Net::RBLClient - Queries multiple Realtime Blackhole Lists in parallel
use Net::RBLClient; my $rbl = Net::RBLClient->new; $rbl->lookup('188.8.131.52'); my @listed_by = $rbl->listed_by;
This module is used to discover what RBL's are listing a particular IP address. It parallelizes requests for fast response.
An RBL, or Realtime Blackhole List, is a list of IP addresses meeting some criteria such as involvement in Unsolicited Bulk Email. Each RBL has its own criteria for addition and removal of addresses. If you want to block email or other traffic to/from your network based on one or more RBL's, you should carefully study the behavior of those RBL's before and during such blocking.
max_time + timeoutseconds. Max_time need not be integer. Of course, if the lookup returns due to max_time, some DNS replies will be missed.
Default: 8 seconds.
max_timeis decreased to a small value.
Default: 1 second.
max_hitshits are received,
lookup()returns immediately. This lets the calling program save time.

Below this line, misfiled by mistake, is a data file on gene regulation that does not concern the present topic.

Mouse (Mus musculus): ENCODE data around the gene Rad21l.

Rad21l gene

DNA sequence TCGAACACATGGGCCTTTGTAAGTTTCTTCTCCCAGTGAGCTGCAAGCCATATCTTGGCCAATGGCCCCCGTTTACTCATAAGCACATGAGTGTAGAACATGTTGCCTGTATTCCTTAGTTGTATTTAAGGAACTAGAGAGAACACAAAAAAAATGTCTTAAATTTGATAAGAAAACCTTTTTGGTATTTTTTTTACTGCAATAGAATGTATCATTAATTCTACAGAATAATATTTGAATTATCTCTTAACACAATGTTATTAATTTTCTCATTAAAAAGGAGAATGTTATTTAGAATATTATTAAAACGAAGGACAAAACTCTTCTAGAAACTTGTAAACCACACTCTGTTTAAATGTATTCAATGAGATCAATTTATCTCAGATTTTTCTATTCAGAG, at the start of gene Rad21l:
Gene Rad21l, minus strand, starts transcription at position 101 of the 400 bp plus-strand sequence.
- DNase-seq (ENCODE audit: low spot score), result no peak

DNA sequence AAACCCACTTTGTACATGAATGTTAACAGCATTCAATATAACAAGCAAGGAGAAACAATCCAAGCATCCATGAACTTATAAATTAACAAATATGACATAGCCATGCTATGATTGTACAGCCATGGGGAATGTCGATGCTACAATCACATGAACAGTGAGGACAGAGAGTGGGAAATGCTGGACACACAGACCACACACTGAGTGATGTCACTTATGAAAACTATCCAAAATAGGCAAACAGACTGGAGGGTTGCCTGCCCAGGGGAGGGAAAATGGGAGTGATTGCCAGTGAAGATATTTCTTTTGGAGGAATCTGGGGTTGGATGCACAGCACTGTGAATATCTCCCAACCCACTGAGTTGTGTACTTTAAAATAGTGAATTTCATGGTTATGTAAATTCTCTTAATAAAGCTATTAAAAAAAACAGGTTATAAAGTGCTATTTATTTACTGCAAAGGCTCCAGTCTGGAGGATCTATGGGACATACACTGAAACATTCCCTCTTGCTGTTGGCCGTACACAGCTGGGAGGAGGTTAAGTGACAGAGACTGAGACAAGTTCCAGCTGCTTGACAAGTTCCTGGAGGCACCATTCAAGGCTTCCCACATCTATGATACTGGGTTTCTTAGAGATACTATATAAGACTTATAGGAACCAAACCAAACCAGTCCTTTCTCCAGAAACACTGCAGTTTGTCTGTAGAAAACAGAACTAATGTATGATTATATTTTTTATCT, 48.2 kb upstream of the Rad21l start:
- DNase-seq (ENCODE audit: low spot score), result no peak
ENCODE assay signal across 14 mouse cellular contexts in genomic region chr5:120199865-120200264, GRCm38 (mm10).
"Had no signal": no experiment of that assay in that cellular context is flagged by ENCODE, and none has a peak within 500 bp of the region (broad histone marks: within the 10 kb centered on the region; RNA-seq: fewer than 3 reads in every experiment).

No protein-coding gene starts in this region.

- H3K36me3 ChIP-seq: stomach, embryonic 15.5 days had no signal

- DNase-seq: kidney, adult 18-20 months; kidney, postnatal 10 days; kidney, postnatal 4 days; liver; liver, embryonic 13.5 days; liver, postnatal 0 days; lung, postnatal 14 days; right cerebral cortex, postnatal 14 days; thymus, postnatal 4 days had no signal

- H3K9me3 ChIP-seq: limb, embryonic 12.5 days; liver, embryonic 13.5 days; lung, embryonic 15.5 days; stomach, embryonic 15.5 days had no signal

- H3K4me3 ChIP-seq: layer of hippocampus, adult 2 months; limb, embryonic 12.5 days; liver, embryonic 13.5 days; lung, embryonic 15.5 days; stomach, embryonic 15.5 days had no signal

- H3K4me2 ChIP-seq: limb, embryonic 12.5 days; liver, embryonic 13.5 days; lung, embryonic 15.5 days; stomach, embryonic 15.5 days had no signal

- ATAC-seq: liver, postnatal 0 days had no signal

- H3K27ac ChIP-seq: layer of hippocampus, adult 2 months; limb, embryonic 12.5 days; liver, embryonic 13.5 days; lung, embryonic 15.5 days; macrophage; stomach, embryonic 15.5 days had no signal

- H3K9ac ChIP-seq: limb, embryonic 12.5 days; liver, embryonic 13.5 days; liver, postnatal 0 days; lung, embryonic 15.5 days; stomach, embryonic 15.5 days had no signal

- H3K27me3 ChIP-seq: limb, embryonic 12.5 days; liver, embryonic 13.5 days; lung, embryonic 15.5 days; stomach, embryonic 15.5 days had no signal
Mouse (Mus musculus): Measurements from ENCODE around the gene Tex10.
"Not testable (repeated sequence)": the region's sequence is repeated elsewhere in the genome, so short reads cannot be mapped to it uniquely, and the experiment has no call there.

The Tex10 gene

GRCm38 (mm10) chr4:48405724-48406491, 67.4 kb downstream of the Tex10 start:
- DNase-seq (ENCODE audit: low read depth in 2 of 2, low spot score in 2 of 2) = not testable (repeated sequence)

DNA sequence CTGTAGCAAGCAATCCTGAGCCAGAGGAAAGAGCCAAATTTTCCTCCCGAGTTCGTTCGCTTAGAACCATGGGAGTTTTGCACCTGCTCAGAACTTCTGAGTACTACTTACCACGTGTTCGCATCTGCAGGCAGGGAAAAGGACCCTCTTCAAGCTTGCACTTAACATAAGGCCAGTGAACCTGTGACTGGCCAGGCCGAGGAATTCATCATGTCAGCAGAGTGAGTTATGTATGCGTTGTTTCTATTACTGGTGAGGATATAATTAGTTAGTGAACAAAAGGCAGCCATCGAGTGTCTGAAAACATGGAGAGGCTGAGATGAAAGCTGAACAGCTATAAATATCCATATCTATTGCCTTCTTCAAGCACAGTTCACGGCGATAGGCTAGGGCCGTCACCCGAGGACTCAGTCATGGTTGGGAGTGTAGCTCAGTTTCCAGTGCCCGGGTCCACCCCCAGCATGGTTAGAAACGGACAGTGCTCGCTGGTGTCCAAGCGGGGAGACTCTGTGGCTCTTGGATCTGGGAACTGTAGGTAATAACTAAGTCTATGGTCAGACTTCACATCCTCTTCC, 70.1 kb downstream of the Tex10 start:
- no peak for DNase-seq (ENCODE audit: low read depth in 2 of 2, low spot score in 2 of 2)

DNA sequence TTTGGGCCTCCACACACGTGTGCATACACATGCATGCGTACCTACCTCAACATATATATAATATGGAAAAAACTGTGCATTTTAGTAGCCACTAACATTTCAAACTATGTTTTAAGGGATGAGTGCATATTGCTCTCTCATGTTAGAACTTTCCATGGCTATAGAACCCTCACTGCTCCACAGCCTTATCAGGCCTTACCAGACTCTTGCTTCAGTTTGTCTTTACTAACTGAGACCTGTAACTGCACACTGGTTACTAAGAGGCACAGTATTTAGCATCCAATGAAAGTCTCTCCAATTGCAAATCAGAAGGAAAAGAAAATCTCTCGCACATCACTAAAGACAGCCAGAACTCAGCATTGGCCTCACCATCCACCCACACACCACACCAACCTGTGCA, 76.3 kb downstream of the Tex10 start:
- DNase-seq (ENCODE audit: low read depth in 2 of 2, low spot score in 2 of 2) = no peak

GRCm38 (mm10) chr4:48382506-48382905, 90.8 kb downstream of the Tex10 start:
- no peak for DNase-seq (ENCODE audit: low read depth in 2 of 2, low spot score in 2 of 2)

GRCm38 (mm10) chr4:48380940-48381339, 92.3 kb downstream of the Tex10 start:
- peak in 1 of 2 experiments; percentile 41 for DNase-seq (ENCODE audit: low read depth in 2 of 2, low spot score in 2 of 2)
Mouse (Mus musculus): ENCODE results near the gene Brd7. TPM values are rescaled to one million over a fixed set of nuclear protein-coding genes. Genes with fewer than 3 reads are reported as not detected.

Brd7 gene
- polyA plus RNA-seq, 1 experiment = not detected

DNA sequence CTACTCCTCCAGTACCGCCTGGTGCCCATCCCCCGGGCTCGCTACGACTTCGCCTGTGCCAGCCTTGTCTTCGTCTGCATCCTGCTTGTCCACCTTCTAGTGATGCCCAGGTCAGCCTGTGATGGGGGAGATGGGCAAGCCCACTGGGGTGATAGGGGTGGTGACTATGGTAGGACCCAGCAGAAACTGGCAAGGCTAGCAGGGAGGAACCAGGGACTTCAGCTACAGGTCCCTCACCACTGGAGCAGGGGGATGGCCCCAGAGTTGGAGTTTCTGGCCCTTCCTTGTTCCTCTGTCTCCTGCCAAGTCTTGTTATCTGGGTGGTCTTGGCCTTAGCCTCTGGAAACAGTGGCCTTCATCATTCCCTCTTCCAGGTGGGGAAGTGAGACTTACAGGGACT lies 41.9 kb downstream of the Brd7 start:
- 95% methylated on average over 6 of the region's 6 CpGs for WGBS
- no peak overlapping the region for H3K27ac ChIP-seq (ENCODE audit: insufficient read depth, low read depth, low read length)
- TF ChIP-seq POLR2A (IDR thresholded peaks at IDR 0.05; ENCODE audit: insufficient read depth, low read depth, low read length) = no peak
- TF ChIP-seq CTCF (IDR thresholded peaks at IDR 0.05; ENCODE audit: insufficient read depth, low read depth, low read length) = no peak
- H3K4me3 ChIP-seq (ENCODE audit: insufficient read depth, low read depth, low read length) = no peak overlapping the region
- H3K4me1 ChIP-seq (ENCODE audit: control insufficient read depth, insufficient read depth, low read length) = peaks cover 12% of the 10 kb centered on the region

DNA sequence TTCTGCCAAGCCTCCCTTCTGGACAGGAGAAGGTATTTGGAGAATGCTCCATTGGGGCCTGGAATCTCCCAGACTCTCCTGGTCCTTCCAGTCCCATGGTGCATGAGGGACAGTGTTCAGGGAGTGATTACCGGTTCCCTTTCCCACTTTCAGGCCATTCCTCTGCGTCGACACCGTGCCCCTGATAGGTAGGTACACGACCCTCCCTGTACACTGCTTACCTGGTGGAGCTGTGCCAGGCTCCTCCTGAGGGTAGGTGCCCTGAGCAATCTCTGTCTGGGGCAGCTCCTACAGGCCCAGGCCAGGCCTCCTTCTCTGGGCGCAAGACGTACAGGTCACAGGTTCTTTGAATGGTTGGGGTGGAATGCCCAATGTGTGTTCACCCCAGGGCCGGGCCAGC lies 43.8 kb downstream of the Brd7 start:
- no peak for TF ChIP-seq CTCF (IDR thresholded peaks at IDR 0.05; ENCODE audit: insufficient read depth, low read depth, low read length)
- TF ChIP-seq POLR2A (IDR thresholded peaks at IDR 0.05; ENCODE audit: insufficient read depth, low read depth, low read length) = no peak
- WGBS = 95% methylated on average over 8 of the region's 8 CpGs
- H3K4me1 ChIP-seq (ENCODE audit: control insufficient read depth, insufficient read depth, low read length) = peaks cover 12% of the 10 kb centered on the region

Default: 1000 (effectively out of the picture).
max_repliesreplies have been received.
By default, the first nameserver in /etc/resolv.conf will be used.
listed_by(). If the RBL returned an A record, the value for that key will be the IP address in the A record - typically 127.0.0.1 - 127.0.0.4. If the RBL returned a CNAME, the value will be the hostname, typically used for a comment on why the IP address is listed.
listed_by(). If the RBL returned TXT records containing additional information, the value will contain this information (several TXT records from one RBL will be joined by semicolons, but this should not happen), if not, it will be perlfunc/undef.
Asher Blum <firstname.lastname@example.org>
Martin H. Sluka <email@example.com>
Copyright (C) 2002 Asher Blum. All rights reserved. This code is free software; you can redistribute it and/or modify it under the same terms as Perl itself.